Brettle Alison / King’s College London
Reintegration and the Role of “Small” Big Men in Rwanda
This paper examines the role Big Men play in the reintegration of ex-combatants in Rwanda. It focuses on the reintegration trajectories of ex-combatants from the Forces Démocratiques de Libération du Rwanda (FDLR) and explores how former mid-level commanders (ex-MiLCs) act as brokers between rank and file ex-combatants and the Rwandan state. Research on ‘bigmanity’ has tended to focus on areas where the state is ‘weak’; little has been written on how the Big Man concept manifests itself in an environment where the state is pervasive and ‘strong’. Based on surveys with over 50 ex-FDLR combatants, this paper attempts to shed light on this under-researched aspect of the Big Man.
It explores how ex-MiLCs negotiate the economic and social landscape of Rwanda by becoming ‘small’ Big Men. Firstly, it argues that ex-MiLCs utilise their conflict-based networks to negotiate new economic positions, particularly with regards to ex-combatant cooperatives where residual patronage structures endure and are employed to economic effect. Secondly, it posits that ex-MiLCs are important social intermediaries during the liminal process of demobilisation, providing ex-combatants with a link between their ‘combatant’ pasts and their ‘civilian’ futures. Finally, it argues that far from being de-stabilisers, ex-MiLCs provide a vital role in the reintegration of their former soldiers, a role that is affirmed by the state.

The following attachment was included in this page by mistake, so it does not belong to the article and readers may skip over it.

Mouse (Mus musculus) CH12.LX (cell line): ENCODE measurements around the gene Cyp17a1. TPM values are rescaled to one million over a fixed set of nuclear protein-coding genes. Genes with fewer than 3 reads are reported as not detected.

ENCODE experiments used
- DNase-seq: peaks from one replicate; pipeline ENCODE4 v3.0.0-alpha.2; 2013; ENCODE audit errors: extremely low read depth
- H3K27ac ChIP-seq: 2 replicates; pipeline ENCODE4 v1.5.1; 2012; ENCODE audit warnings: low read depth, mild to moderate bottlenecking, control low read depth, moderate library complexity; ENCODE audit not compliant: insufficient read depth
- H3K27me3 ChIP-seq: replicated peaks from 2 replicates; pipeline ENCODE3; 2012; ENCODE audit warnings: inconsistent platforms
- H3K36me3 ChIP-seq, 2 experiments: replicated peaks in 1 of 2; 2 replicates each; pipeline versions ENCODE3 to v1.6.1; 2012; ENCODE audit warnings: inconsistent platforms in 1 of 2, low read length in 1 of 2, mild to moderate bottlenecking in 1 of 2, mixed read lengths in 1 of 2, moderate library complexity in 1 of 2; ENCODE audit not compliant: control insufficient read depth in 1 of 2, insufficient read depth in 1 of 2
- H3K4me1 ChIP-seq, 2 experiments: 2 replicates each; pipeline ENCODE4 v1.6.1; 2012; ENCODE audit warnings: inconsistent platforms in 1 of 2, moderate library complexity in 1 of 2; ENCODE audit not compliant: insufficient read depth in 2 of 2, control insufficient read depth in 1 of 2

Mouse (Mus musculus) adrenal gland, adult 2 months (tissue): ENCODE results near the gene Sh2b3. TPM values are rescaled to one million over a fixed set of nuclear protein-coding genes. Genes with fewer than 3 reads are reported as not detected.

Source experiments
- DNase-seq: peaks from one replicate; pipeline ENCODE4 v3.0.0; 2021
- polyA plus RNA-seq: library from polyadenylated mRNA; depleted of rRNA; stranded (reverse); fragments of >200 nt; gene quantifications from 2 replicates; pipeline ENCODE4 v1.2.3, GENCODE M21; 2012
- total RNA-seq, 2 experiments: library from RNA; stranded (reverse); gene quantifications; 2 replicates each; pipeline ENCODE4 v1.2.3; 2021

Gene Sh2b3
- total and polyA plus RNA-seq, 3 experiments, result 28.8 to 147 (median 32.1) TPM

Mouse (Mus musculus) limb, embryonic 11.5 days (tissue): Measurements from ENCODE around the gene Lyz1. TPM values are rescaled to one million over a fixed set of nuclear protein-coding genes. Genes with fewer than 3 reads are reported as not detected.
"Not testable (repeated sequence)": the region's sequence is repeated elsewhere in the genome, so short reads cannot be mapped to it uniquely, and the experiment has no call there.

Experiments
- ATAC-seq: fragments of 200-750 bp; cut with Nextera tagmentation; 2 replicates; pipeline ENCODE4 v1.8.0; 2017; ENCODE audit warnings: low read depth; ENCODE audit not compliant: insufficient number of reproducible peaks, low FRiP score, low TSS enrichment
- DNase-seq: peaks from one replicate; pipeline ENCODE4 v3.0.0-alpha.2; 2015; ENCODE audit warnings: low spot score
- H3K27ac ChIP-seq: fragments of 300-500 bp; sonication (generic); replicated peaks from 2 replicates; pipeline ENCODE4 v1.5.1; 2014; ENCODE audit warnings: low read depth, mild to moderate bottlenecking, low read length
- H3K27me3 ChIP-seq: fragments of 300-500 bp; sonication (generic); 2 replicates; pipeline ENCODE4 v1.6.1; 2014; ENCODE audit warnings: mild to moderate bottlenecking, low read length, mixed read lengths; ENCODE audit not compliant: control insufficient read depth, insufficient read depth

Pietilä Tuulikki / Social and Cultural Anthropology, University of Helsinki
Big-manship in South African recording industry
Since the country’s democratic transition in 1994, the South African recording industry has undergone significant changes, among them an expansion in the independent label scene. Many of the independent labels are owned by whites and an increasing number by blacks as well. Even while the structure of the industry is changing, certain historical continuities can be found, in particular in the role of what can be called patrons or big men in certain nodes of the industry. This presentation investigates past and present manifestations and repercussions of big-manship in South African recording industry. Theoretically the presentation draws from and contributes to the literature on both patronage and big men (in Africa and Melanesia). The work is based on interviews and other research material collected by the author among the recording industry participants in South Africa over a number of years.
Nyangulu Deborah / University of Muenster
Mapping a Big-man Aesthetics in Contemporary African Fiction
The figure of the big-man is ubiquitous in contemporary African narrative fiction published from the early post-independence period to the present. This paper combines political theory and methods of literary criticism to highlight the often-complex and varied ways through which literary representations assert and subvert identities of big-men. This paper demonstrates that central to the portrayal of big-men in fiction is the narrative technique of characterization which is deployed to negotiate big-manship. Ultimately, the paper argues that approaching the concept of big-man through the lens of narrative fiction opens up new ways of rethinking big-manship as a social construct which is shaped and reshaped by particular socio-political conditions, class structures, gender formations and power relations that alter with the passage of time.